Oracle licensing and VMware

I was talking to a DBA the other day about oracle licensing, so I decided to write a post about it. Not only because it is confusing as hell but it’s a good to know for any potential oracle implementations in the future. But before we begin a couple of terms we need to know and understand for any of this to make even the slightest of sense.

We are going to assume enterprise licensing will be used in this case.


Soft Partitioning-

Oracle definition- “Soft partitioning segments the operating system using OS resource managers. The operating system limits the number of CPUs where an Oracle database is running by creating areas where CPU resources are allocated to applications within the same operating system. This is a flexible way of managing data processing resources since the CPU capacity can be changed fairly easily, as additional resource is needed.” – As stated in http://www.oracle.com/us/corporate/pricing/partitioning-070609.pdf

 


Hard Partitioning-

Oracle definition- “Hard partitioning physically segments a server, by taking a single large server and separating it into distinct smaller systems. Each separated system acts as a physically independent, self-contained server, typically with its own CPUs, operating system, separate boot area, memory, input/output subsystem and network resources.” – As stated in http://www.oracle.com/us/corporate/pricing/partitioning-070609.pdf


Now if you had a virtual machine that was running an oracle database you would assume that the partitioning method that would be used is soft partitioning. Because having the ESXi software make software partitions out of a physical socket .

BUT this is not the case. There is a key phrase in that definition that really stands out.

“The operating system limits the number of CPUs where an Oracle database is running by creating areas where CPU resources are allocated to applications within the same operating system.”

Since assigning a vCPU and vCores to a machine doesn’t limit that particular VM to only use only those resources  that’s one reason why oracle does not consider VMware a soft partitioning product.  (Unless you have CPU affinity enabled)

If you had a box with 4 physical sockets and 8 cores per socket that VM will be able to use any of the 32 cores. Oracle has a simple formula to offer a good insight into how much licensing will cost for a database, it looks something like this.

# of sockets*# of cores*CPU factor*License

So let’s say for a 4 socket intel Xeon system with 8 cores per socket and enterprise licensing. CPU factor chart will be found here http://www.oracle.com/us/corporate/contracts/processor-core-factor-table-070634.pdf

4*8*.5*$47,500= $760,000 Per VM Per host.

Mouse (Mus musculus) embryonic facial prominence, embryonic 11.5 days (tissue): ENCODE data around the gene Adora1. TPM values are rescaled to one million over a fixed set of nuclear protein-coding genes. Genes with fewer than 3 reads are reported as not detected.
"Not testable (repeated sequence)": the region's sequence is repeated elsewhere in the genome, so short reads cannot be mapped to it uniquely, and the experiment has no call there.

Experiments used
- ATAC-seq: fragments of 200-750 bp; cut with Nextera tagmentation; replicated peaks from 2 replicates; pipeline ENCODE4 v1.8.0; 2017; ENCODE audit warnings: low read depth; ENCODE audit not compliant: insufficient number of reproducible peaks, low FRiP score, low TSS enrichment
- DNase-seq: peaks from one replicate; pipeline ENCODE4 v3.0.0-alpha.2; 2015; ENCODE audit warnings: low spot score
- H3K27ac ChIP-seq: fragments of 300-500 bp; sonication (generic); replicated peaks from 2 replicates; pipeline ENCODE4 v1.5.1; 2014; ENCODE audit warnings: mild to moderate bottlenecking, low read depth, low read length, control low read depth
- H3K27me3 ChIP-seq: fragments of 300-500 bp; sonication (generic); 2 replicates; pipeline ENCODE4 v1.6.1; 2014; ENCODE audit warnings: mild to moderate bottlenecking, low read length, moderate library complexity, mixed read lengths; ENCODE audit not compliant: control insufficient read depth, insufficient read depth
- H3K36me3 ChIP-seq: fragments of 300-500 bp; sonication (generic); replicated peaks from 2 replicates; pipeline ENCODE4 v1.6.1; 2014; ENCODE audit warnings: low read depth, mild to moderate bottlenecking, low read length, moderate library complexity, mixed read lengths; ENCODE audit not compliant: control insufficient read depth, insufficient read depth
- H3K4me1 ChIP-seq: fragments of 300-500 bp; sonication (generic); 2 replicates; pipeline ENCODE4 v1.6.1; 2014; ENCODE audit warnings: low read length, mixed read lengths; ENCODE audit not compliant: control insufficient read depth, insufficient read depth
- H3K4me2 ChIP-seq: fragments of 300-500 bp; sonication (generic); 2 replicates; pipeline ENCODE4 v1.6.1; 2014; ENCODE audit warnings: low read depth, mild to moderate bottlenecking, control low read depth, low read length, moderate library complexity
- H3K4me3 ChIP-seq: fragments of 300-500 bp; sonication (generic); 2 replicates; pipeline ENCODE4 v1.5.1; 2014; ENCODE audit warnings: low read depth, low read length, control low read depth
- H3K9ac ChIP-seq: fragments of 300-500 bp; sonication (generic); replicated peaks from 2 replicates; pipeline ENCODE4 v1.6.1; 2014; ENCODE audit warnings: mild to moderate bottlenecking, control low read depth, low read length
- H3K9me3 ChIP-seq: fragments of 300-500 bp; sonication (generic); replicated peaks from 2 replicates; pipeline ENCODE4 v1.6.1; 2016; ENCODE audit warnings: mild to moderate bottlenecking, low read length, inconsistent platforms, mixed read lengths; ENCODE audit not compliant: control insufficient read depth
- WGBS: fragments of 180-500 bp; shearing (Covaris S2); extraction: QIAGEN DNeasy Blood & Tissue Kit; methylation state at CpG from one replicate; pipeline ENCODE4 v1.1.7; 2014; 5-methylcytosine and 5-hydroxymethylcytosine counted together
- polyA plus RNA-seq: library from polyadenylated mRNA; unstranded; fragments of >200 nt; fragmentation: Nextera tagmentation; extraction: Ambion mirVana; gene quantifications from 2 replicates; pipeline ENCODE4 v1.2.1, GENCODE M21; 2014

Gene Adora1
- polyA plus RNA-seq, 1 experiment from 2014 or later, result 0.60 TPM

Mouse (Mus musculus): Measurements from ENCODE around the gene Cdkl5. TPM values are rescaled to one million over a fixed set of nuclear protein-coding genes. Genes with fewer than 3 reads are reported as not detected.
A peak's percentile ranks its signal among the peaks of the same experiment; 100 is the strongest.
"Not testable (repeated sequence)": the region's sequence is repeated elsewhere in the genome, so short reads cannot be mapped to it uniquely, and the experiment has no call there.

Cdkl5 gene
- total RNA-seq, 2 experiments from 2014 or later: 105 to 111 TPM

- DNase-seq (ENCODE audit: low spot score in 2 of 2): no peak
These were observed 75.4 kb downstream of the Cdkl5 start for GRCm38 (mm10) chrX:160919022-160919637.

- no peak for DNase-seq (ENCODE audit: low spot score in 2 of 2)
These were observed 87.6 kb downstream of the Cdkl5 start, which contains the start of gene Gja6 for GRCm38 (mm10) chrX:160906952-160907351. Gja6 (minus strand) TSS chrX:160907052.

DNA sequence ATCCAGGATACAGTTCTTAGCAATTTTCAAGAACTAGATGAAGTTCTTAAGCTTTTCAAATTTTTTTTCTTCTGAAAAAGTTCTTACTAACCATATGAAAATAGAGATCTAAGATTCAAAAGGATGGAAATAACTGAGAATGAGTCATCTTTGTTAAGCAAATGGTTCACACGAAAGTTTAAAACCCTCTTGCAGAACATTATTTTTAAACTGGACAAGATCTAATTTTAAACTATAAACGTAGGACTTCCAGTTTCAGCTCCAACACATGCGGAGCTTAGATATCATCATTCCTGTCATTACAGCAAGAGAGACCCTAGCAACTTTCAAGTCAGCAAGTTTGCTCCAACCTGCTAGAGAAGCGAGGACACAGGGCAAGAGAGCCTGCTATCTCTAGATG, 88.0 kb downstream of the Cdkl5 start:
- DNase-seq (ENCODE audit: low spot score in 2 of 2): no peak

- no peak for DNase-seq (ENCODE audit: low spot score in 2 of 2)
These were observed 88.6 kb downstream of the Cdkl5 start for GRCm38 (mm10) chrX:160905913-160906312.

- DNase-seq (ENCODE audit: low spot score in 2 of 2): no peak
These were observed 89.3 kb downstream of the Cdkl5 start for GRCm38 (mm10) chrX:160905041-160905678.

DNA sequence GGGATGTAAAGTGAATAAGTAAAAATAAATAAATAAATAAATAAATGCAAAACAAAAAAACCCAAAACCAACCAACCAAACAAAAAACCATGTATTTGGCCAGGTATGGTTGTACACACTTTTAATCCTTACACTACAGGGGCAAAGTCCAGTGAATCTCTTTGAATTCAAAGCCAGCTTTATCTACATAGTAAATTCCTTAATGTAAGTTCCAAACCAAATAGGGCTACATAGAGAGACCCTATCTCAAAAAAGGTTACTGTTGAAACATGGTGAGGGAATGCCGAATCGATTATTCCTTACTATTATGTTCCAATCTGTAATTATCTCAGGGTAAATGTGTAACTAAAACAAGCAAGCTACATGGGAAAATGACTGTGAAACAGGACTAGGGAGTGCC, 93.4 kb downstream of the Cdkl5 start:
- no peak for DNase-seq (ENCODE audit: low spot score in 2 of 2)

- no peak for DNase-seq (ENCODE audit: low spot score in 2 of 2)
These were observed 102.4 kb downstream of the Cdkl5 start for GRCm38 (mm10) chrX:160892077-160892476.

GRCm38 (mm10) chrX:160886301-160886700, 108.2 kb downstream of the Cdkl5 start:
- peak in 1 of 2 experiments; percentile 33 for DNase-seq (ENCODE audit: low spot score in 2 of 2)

That is a lot of money! But it gets more complicated than that. Say this particular VM is in a 3 host cluster. When you introduce VMware technologies like DRS and vMotion is that considered partitioning technology? So does the cluster need to be licensed? There has been more discussion on this in the IT community than there has been about aliens in Area 51. But the short answer is yes. if you have a 3 node cluster with the same specs stated above you will need to have all of those physical machines licensed. Any CPU that the oracle server can touch ( or potentially touch) needs to be licensed under the oracle license agreement.

Here might be a couple of solutions to this issue.

The first solution is to make your own cluster for Oracle database. Make it a 2 node cluster that in the event of a host failure you have it moved to another node. Spec out the physical host configurations to match exactly what you need and not over power it. If you need a 2 socket 4 core setup then just buy 2 of those. Don’t over provision!

The second solution might be to set up CPU affinity. Set the database to only use one particular CPU in the host and make sure it stays there. Now there are obvious downsides to this, one failing over would not happen. This practice has a lot of debate surrounding it. and definitely use it at your own risk. There has been mixed results from Oracle and the team of lawyers they employ.

And the third solution is probably the most painful. Pay Oracle. It’s simple and feels like you need a shot of penicillin after but it is the easiest solution.

-Resources and sources-

http://www.oracle.com/us/corporate/pricing/partitioning-070609.pdf

http://www.oracle.com/us/corporate/pricing/technology-price-list-070617.pdf

Thanks for reading!

I try my best to give the most accurate information possible! But I don’t know everything. If you found something I said not accurate let me know!

 

 

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